Why is My Dishwasher Not Draining?

Although it’s always irritating to open your machine and discover it hasn’t drained fully, try not to overreact just yet. You may manage figure out the error by yourself, without having to call a plumber or buy a new dishwasher.

Your machine declining to empty may be caused by any number of issues some of which are simple to figure out. Therefore, in advance of calling a dishwasher repair service try this list of probable components you could identify yourself. Some of which are not even caused by the dishwasher itself.

Ensure the program wasn’t interrupted

It is probable that there is nothing preventing your machine from draining. Rather, the cycle may have been cut short.

The program could have been cut short for multiple of reasons. Kids pushing buttons, mistakenly leaning on the control panel, a power cut or opening the dishwasher mid-cycle might all interrupt the cycle and mean your machine doesn’t drain.

If you think this may be the situation, or you just want to be sure it’s not the issue start your machine again on a quick cycle.

Some machines could have a drain function meaning it’s well worth consulting your owners manual or doing a quick internet search to find out.

Examine the waste disposal

If you have a waste disposal inspect this before you move on as a blocked disposal will block the dishwasher from emptying. Turn on the waste disposal using fast running water to make sure there are no issues.

If you do uncover an issue drain cleaner or a natural alternative could be employed to unclog the obstruction and so this might resolve the issue.

Inspect the sink waste for issues

If you sink is emptying reluctantly this might suggest an issue with the drains as opposed to a problem with your machine.

If the kitchen sink is draining inefficiently you could attempt putting a little bicarbonate of soda and vinegar down the plughole, letting it sit for a while and then flushing it away with boiling water.

A plunger may also be utilized to try and shift the blockage.

This might be sufficient to permit your appliance to drain so start a quick cycle to check. If not you may remove the standing water by hand using a cup and also a towel and check a few more areas.

At this point make certain to unplug the machine to stay safe.

If while you are carrying out one of these investigations you suspect you have found and solved the fault there is no need to continue to the next step. Just complete an empty program to check your dishwasher is fixed.

Examine and scrub the filters

Corn Kernels, labels from containers, plastic film covers and broken glass, as well as food debris, can all block the machine filter. Clear film could also be hard to see if you aren’t looking for it.

Remove the filter and give it a thorough wash before putting it back in place. Not all filters are obvious and straightforward to remove so you might need to look at the instruction manual for this.

Is the drain hose obstructed?

The next component to check is the drain pipe. Many things could cause a blockage including a build up of food debris, a kink in the hose, or a crushed hose. All of which can all prevent your machine from draining.

Contingent upon the location of the waste pipe (generally the corrugated one) you could be able to inspect it by taking off the kick board or you could be required to pull the dishwasher out from the wall.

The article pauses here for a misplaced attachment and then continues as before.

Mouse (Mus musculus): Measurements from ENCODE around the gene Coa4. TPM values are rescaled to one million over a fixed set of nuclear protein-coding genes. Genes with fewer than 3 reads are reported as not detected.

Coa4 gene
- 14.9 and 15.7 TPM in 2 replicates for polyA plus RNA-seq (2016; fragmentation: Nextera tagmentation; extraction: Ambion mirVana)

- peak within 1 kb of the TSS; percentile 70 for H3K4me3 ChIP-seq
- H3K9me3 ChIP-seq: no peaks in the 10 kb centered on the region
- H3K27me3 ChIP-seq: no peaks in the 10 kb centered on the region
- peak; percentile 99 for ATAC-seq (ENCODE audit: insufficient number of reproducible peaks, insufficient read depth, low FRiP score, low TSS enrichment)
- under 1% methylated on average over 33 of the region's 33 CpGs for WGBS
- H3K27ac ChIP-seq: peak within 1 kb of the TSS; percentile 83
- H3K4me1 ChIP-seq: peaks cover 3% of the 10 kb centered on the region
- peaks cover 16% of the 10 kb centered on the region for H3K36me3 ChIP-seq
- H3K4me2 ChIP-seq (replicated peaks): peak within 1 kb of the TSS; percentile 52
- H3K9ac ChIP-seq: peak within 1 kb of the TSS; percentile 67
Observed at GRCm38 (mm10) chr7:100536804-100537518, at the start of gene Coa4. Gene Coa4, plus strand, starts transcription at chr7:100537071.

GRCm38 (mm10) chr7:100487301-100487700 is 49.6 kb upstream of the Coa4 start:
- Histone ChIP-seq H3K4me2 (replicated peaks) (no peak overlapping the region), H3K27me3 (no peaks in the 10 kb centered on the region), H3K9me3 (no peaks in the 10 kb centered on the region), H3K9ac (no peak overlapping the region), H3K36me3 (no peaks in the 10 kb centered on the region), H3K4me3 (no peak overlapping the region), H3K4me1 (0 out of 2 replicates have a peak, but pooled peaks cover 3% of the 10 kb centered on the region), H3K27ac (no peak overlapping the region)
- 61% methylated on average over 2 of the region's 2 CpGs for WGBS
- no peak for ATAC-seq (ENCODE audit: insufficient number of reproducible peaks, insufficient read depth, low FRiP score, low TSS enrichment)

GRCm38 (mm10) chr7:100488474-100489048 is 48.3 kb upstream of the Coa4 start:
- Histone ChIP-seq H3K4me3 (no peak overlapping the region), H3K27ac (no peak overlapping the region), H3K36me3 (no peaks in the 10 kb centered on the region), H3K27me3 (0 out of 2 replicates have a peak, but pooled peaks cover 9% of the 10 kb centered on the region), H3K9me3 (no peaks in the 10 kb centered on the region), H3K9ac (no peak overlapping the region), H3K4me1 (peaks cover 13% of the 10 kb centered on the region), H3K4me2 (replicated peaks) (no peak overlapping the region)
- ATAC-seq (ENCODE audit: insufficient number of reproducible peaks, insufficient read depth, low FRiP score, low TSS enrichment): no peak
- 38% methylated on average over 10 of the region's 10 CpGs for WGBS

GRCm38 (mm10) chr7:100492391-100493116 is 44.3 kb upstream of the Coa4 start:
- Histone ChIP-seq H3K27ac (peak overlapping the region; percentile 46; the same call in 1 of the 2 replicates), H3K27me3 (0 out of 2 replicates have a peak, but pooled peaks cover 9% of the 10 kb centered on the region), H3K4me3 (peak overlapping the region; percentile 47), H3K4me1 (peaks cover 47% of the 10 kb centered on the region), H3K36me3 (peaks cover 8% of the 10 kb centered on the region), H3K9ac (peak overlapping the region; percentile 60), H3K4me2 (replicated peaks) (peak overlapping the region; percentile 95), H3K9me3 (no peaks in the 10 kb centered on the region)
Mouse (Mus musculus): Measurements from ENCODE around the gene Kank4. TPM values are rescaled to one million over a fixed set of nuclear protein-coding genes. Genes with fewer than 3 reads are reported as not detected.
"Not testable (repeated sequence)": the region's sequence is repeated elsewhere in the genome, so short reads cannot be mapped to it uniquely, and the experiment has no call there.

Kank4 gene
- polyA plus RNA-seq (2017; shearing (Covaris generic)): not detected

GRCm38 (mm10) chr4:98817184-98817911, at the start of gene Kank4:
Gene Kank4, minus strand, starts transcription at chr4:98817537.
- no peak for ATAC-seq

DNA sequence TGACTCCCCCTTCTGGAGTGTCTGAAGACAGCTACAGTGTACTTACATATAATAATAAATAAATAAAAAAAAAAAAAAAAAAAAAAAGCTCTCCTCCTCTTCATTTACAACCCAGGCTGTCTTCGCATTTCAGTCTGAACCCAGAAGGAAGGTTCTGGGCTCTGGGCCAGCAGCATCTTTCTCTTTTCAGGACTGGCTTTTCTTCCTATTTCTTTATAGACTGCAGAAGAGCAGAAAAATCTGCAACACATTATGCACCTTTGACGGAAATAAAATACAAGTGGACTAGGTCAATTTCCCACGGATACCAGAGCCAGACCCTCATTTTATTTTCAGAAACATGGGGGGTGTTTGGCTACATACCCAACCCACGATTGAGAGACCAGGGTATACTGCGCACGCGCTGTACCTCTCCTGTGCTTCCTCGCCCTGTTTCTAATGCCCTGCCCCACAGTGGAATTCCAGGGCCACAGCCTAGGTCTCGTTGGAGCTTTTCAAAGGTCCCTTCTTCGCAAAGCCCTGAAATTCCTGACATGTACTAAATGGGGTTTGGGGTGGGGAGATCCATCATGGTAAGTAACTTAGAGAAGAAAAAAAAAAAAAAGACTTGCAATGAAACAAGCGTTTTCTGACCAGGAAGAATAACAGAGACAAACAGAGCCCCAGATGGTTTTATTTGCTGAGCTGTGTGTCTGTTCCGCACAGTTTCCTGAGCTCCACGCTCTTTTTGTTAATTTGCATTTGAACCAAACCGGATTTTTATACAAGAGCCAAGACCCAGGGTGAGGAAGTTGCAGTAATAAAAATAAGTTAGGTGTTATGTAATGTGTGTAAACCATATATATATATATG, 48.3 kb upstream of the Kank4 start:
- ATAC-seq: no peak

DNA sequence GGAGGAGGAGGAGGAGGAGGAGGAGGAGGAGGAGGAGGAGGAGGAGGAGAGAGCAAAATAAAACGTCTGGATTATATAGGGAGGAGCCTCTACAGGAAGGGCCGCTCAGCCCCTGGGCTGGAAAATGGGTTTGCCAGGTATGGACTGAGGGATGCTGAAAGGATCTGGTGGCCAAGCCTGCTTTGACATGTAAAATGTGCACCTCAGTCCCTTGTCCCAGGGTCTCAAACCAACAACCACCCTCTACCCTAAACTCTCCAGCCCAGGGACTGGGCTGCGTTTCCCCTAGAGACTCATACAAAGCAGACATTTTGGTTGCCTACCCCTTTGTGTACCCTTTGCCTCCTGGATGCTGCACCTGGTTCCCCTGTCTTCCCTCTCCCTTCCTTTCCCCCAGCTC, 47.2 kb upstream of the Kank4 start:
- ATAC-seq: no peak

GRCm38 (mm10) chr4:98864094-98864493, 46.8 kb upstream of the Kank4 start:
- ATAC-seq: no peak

Visually examine the pipe in the first instance to see if there are any kinks or it’s been squashed. You may manage manually straighten out any kinks which will most likely fix the issue, but it’s worth noting that once this has occurred the probability of it happening again is greatly increased so you could wish to buy a new hose.

If you are unable to see any obvious kinks or obstructions you can take off the waste pipe from the machine and blow into it to discover any blockages. Be sure to put down newspaper or towels first as there could still be water in the pipe.

If you are unable to blow air through the waste hose this could be the issue.

Remove the hose at the sink end and give it a thorough flush through to clear the obstruction. If you can’t get rid of the blockage or the waste hose is cracked or worn buy a brand-new one. If you could get rid of the blockage then put the hose back and start a quick cycle to find out if you have fixed the issue.

You can also check the point where the pipe attaches under your sink. This is a common point for blockages to occur so if you happen to take off the waste hose give this point a good scrub as well.

Check the drain valve

You could manually examine the drain valve to check it hasn’t seized. The drain valve will usually be found in the bottom of the machine on the valve bracket. Consult your owners manual if you can’t see it.

Depressing the valve or wiggling it a bit should be enough to let you know if it’s stuck. If you can see any debris blocking it carefully extract this. If you are unable to, this may be when you should get in touch with a plumber unless you are happy in purchasing and swapping out the valve yourself.

Inspect your pump is not broken

Your water pump uses impellers that may get obstructed by broken china or other debris. Check your impellers aren’t obstructed by removing the safety cover and making sure the impellers can rotate freely.

Listen to your dishwasher while it’s on

If it is making funny noises your pump or motor might be faulty and need replacing.

Call a plumber

If you have been through the above list and the problem persists, or you think the pump, pump valve or motor are damaged, it might be the moment you need to call for help.

At least having done your best to troubleshoot you have managed to avoid needing to pay a big call-out fee for a blocked hose.

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